Soft rock

Reminiscent of Roxy Music’s cocktail sound: The Weather Station reviewed

One of the unforeseen consequences of the rise of streaming was a change in the very structure of the pop song. Listeners who needed only to click a button to explore an unfathomable amount of music rapidly lost patience. They were less willing to listen to long songs; they were less willing to wait for songs to develop, even over the course of three minutes; they liked songs that sounded the same as other songs they were familiar with. And so, over the past decade or so, pop has adopted a formula: songs now tend to open with a huge hook, then throw more hooks on top of that, and

More mimsy soft rock from Cat Stevens: Tea for the Tillerman 2 reviewed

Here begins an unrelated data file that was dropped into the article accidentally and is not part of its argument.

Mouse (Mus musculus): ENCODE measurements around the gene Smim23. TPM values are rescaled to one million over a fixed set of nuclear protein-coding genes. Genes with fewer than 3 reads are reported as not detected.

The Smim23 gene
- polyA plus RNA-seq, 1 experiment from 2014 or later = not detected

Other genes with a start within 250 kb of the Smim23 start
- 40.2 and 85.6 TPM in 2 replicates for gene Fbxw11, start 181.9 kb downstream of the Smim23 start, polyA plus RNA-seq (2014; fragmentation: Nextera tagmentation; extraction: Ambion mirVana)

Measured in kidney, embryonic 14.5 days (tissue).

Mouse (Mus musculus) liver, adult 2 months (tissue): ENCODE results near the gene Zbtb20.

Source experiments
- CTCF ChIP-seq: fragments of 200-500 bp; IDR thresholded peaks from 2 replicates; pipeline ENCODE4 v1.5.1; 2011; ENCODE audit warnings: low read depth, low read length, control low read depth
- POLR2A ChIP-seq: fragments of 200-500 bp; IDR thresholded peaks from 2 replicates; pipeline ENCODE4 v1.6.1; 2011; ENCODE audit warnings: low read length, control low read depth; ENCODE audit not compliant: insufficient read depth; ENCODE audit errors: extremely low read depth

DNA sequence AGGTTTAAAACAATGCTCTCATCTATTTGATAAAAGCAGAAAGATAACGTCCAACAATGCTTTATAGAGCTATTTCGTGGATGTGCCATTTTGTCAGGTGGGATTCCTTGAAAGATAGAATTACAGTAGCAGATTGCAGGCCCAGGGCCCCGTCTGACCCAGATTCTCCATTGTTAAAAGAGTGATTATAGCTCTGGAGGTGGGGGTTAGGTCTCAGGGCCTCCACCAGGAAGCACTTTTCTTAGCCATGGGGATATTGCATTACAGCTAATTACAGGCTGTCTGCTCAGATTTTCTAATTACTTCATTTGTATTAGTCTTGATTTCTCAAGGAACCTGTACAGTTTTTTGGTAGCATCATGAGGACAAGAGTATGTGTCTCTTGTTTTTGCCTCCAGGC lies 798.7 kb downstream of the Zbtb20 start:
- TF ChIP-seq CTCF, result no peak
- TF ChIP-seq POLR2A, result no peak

Grade: B– Time has been kind to Cat Stevens’s reputation — his estrangement from the music business and rad BAME credentials bestowing upon him an edginess which his mimsy fragile-voiced soft rock never really deserved. It’s the kind of retrospective benediction usually only death from some bad skag at the age of 27 can provide. Never mind anything else, I’d have barred him entry to the US just for calling an album Teaser and the Firecat. This one, meanwhile, is described as ‘his 1970 masterpiece’. Really? I don’t think so, although in its original incarnation it was pleasant enough on the ears, tinkling away on the turntable in the infant